Internationalisation: the strategic challenge for Western fine chemicals company Bayer Chemicals arising from the growth of China.

Seminar Paper, 2004

22 Pages, Grade: 1,7


Table of contents

Table of figures

1 Introduction

2 Review of Fine Chemicals Industry Environment
2.1 Definition of Fine Chemicals Industry and Market
2.2 Market Structure
2.3 Global Market Volumes
2.4 Trends and Developments

3 Trade And Investment Theories for Fine Chemicals in China
3.1 How well do Trade and Investment Theories explain growth
3.2 Investment Theories

4 Market Entry Strategies of Western Fine Chemical Companies in China

5 Strategy and Structure of BCH
5.1 Organisation
5.2 Strategic Options
5.3 Strategic Perspective

6 Conclusion And Summary

Table of figures

Figure 1: Current Trends and Developments

Figure 2: Diamond of national competitive advantage of BCH in China

Figure 3: Overview of entry strategies in relation to chemical industry

Figure 4: Advantages and Disadvantages of entry modes into China

Figure 5: Organisation chart Bayer Chemicals

Figure 6: Organisation chart SBU Textile Chemicals

Figure 7: Positioning of Bayer Chemicals Strategy, adapted from Hill

Figure 8: Strategic Options for BCH

Figure 9: Shift in the Portfolio of Bayer Chemicals

Figure 10: Change in value creation process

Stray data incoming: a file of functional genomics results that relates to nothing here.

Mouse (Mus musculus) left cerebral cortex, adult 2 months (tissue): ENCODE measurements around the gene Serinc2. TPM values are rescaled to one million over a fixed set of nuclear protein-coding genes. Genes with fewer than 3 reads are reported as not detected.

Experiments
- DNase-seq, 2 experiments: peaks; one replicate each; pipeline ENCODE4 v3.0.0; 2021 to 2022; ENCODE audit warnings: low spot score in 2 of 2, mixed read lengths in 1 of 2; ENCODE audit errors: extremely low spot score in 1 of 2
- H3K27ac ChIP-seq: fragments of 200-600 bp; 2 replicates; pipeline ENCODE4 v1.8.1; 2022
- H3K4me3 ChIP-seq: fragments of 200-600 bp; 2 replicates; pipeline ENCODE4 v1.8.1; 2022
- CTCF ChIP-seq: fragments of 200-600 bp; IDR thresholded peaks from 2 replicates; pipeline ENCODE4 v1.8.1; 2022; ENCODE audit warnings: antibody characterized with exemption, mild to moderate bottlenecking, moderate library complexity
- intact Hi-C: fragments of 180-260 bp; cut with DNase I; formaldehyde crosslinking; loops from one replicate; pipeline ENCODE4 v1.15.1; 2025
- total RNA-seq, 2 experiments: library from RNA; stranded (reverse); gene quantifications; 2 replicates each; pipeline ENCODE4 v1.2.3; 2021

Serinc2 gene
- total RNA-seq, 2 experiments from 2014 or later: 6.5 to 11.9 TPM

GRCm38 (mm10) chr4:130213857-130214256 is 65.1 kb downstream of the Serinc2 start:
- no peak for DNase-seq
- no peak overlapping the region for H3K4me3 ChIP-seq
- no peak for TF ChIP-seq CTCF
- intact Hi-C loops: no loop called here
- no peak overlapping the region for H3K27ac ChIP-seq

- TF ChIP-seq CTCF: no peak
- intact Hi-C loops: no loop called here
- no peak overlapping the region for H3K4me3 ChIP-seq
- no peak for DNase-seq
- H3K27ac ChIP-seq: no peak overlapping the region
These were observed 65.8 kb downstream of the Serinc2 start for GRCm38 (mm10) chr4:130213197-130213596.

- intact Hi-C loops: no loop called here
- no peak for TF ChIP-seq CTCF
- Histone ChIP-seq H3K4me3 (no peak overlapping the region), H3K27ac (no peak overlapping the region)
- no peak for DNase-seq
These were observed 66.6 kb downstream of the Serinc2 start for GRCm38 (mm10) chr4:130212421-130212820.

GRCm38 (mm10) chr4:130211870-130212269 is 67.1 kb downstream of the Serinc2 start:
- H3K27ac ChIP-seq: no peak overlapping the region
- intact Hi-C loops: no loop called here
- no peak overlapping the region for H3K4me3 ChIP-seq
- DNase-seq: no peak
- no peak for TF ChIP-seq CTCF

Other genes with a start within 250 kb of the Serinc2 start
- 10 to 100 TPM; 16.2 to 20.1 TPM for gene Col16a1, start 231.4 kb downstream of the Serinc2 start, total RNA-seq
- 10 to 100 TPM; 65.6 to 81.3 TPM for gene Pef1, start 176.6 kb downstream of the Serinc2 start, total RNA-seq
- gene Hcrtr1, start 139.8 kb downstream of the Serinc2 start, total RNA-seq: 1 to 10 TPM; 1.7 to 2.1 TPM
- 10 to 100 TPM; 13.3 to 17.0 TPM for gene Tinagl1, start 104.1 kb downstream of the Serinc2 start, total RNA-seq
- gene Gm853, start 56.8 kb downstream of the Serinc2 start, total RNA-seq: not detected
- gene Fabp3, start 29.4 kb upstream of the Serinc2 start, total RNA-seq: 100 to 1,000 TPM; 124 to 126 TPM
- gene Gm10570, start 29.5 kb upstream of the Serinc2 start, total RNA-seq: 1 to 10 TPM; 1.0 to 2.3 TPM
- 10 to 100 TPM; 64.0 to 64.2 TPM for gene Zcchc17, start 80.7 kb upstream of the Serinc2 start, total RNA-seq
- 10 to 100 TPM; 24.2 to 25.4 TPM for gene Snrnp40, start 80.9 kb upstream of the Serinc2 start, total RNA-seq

1 Introduction

The chemical industry is truly a global industry. It has major strongholds throughout the world, in particular Western Europe and the United States of America. Large chemical sectors have also been created in Saudi Arabia and India, Russia is a major producer in Eastern Europe, whilst in the Far East, China, South Korea and Taiwan are important producers (Business Ratios, 2001).

The main focus of the industry is the processing and manufacturing of raw materials and the supply of semi-processed raw materials to other industries. Marketing therefore concentrates on the business-to-business sale of commodity products, with demand being dependent on global economic factors and the level of consumer expenditure - particularly in developed countries (Keynotes, 2000).

Due to its vast geographic spread, the industry is relentlessly impacted by the internationalisation of business and its players operate under vastly differing socio-economic climates. Chemical producers in the West are coming under increasing pressure to match the costs of their global rivals, particularly China, but with substantial differences in environmental protection, government intervention, labour costs and health and safety issues, this is a major challenge.

Therefore the objectives of this assignment will be to:

1. Review the trends and developments in the fine chemicals industry.
2. Evaluate the trade and investment theories for the Fine Chemicals Industry in China.
3. Investigate the possible forms of market entry strategies.
4. Consider the strategy and structure of a typical Western company and how it should react. (As Bayer Chemicals (BCH) can be regarded as a major player in the global chemicals business it will be used to illustrate this)